Last year An Italian Odishi dancer, a Padmashree awardee, who lives in Bhubaneswar, Odisha, was allegedly roughed up on the Ratha of Jagannath, allegedly by some servitors. Some say this happened because she was a foreigner but the dancer seems to have said that this happened because she refused to give one thousand rupees that some servitors on the Ratha demanded from her. The year before too, a foreigner had been roughed up on the Ratha. Such reports invite adverse publicity about not merely the servitors but also the Temple administration and the government. Furthermore, it hurts the sensitivities of the people at large.

Presumably, on this account, the Temple authorities sought the advice of the Sri Sankaracharya of Puri regarding whether foreigners could climb the Rathas and have sparsha darsan of the Deities. The advice of Mukti Mandap had probably been sought on this matter before Sankaracharya’s advice was sought, but the media has not projected the views of this priestly body of interpreters of religion and tradition. Conventionally matters relating to the Temple, such as say, observance of rituals, have been referred to this body, which is considered to be the arbitrator on such matters. Whatever are the attitudes and the views of those unconnected with this institution about it, it is part of the Temple organization. The same can hardly be said about the institution of Shankaracharya. The temple authorities might have decided to seek Sri Sankaracharya’s advice probably because of his high status in Hindu religion.

He advised that touching of the Deities on the Rathas by anyone, irrespective of whether he is an Indian or a foreigner, cannot be permitted because it is gravely sinful to do so and only those people must remain on the Rathas who have a seva there, that is, who have to be part of some ritual to be performed on the Rathas. Agreeing with him, the Gajapati Maharaja of Puri, who is the head of the Temple administration, and who is the first among the servitors (prathama sevaka), said on television that it is not just papa (sin) but maha papa (grave sin) to touch the Deities on the Rathas. The Temple administration accepted Sri Shankaracharya’s advice. But a section of the servitors who traditionally conduct the Ratha Yatra did not agree. According to them this would amount to rejecting an important convention and would hurt the devotees’ feelings. The matter went to the High Court of Odisha, the ruling of which, ignoring many subtle details of both the case and the ruling, went in favour of Shankaracharya’s advice and instructed the Government to discharge its responsibility with respect to the maintenance of law and order.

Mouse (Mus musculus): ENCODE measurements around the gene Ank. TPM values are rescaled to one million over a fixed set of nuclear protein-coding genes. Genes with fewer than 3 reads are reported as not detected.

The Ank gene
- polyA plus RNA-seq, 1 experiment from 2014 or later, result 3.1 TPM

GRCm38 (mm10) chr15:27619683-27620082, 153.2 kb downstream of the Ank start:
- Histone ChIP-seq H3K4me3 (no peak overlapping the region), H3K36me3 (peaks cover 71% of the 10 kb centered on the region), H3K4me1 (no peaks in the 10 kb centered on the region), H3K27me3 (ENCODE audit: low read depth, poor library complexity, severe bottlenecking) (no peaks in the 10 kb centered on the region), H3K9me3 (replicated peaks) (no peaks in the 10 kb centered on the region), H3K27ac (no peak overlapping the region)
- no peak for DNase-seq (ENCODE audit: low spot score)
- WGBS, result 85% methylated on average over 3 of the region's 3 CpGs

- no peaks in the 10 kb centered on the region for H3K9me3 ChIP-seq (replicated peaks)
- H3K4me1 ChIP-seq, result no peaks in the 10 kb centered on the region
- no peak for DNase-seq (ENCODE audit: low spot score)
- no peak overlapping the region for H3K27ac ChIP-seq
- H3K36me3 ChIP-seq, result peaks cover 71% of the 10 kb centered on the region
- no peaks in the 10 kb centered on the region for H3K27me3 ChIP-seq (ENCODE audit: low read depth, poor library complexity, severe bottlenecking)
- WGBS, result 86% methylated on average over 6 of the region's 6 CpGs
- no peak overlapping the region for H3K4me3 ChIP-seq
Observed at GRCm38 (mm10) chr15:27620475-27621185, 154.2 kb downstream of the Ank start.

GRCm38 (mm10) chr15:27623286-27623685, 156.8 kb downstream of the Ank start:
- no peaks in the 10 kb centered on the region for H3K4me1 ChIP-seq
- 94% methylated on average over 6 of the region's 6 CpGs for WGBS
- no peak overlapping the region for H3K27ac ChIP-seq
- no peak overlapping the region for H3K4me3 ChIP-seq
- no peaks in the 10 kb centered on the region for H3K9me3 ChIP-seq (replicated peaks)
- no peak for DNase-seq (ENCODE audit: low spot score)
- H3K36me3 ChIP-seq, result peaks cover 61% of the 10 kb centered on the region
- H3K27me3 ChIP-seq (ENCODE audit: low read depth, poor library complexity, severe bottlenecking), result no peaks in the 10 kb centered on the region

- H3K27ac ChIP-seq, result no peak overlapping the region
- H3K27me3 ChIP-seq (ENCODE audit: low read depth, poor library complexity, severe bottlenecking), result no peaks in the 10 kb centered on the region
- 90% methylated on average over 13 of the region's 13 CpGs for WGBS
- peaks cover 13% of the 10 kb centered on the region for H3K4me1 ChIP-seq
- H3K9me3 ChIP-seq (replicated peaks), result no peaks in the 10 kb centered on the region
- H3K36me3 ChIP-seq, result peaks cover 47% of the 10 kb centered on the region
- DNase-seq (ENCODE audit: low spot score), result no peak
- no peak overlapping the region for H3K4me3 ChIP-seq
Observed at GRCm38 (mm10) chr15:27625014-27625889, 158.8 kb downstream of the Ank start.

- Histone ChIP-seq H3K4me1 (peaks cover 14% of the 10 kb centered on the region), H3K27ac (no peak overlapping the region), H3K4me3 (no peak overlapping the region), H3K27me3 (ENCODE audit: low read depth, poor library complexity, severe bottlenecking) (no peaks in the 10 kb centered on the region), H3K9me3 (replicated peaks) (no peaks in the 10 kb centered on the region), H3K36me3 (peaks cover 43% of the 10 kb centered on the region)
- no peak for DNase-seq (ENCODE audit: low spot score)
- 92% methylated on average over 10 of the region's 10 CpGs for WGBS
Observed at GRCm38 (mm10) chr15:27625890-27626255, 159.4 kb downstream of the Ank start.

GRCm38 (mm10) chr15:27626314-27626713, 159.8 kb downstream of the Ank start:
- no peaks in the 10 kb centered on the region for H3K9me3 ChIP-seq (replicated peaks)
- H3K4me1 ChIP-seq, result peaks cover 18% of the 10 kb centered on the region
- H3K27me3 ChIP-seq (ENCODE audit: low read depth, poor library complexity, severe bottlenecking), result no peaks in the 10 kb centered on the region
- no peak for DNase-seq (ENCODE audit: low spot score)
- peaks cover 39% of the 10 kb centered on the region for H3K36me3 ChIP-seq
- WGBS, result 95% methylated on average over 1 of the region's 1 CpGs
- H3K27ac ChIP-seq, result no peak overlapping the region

For some reason which is unclear, the core temple administration invited Sri Sankaracharya to come alone to perform his traditional worship on the Rathas. He was invited through a letter – one does not know why no representative of the committee came to invite him in person as well, a courtesy he deserved. He refused to come without his associates. He said on television that this restriction on him was humiliating. When he did not participate in Ratha Yatra, a convention was broken. Later, after the Ratha Yatra was over, the king of Puri, said on television that what had happened was wrong and that he was unaware that such a letter had gone to Sri Shankaracharya. He also said that it was not up to any committee to tell Sri Shankaracharya how he has to perform his worship on the Rathas, i.e., whether alone or with associates, and if the latter, how many of them. One would presume that likewise, he believed, no questions in the same regard could be asked to him as well. Incidentally he too seems to have been requested to take a reduced number of his associates on to the Rathas for the performance of his seva which is known as chera pahanra, which is essentially sweeping of the floors of the Rathas.
Following the Court order, the administration did not allow the devotees to climb the Rathas and have sparsha darshan. Police cordoned off the Rathas with iron barricades and devotees had darshan from outside the cordon. But as it sometimes happens, the implementation of an administrative decision turns out to be more prohibitive than necessary – the devotees could not touch even the Rathas because of the barricades, even when the Deities had gone to Gundicha Ghara where they remain for seven days. Devotees traditionally touch the Rathas and the ropes with which they are pulled, both of which are considered extremely sacred, but they could not touch the Rathas this time, although this was not part of the Court order.